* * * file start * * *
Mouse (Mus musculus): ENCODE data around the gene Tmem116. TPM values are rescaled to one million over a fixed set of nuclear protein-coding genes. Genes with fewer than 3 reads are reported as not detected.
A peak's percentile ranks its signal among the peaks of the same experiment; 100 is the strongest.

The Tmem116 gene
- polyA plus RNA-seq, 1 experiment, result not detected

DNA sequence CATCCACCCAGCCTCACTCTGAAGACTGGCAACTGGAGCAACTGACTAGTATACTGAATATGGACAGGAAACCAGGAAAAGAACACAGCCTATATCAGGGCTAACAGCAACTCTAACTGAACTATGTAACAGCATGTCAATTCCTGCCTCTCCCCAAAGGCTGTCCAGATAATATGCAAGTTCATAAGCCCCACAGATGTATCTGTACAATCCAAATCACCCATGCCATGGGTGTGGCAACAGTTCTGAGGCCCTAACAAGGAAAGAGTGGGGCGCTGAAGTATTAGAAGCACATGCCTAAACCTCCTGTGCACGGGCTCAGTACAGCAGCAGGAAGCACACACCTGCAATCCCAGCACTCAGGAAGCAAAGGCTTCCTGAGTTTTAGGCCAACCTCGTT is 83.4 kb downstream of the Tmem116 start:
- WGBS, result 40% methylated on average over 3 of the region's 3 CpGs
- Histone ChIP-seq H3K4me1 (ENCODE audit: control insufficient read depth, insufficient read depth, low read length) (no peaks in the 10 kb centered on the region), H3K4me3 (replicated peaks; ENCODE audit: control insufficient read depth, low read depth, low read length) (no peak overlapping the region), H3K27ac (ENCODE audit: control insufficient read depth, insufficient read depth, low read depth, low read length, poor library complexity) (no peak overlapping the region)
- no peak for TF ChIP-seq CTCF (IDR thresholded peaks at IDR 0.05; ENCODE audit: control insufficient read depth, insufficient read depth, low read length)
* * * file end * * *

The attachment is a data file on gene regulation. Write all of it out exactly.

Mouse (Mus musculus): ENCODE data around the gene Tmem116. TPM values are rescaled to one million over a fixed set of nuclear protein-coding genes. Genes with fewer than 3 reads are reported as not detected.
A peak's percentile ranks its signal among the peaks of the same experiment; 100 is the strongest.

The Tmem116 gene
- polyA plus RNA-seq, 1 experiment, result not detected

DNA sequence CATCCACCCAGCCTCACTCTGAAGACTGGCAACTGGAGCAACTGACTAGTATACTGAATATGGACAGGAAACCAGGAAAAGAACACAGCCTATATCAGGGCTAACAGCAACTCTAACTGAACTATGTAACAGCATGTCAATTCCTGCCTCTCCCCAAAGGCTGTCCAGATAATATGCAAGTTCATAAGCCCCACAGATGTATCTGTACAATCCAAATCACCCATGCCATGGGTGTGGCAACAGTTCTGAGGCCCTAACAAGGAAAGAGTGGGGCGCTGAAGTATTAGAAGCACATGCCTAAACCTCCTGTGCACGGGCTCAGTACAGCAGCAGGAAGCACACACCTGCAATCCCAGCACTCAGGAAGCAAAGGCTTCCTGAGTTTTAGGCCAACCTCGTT is 83.4 kb downstream of the Tmem116 start:
- WGBS, result 40% methylated on average over 3 of the region's 3 CpGs
- Histone ChIP-seq H3K4me1 (ENCODE audit: control insufficient read depth, insufficient read depth, low read length) (no peaks in the 10 kb centered on the region), H3K4me3 (replicated peaks; ENCODE audit: control insufficient read depth, low read depth, low read length) (no peak overlapping the region), H3K27ac (ENCODE audit: control insufficient read depth, insufficient read depth, low read depth, low read length, poor library complexity) (no peak overlapping the region)
- no peak for TF ChIP-seq CTCF (IDR thresholded peaks at IDR 0.05; ENCODE audit: control insufficient read depth, insufficient read depth, low read length)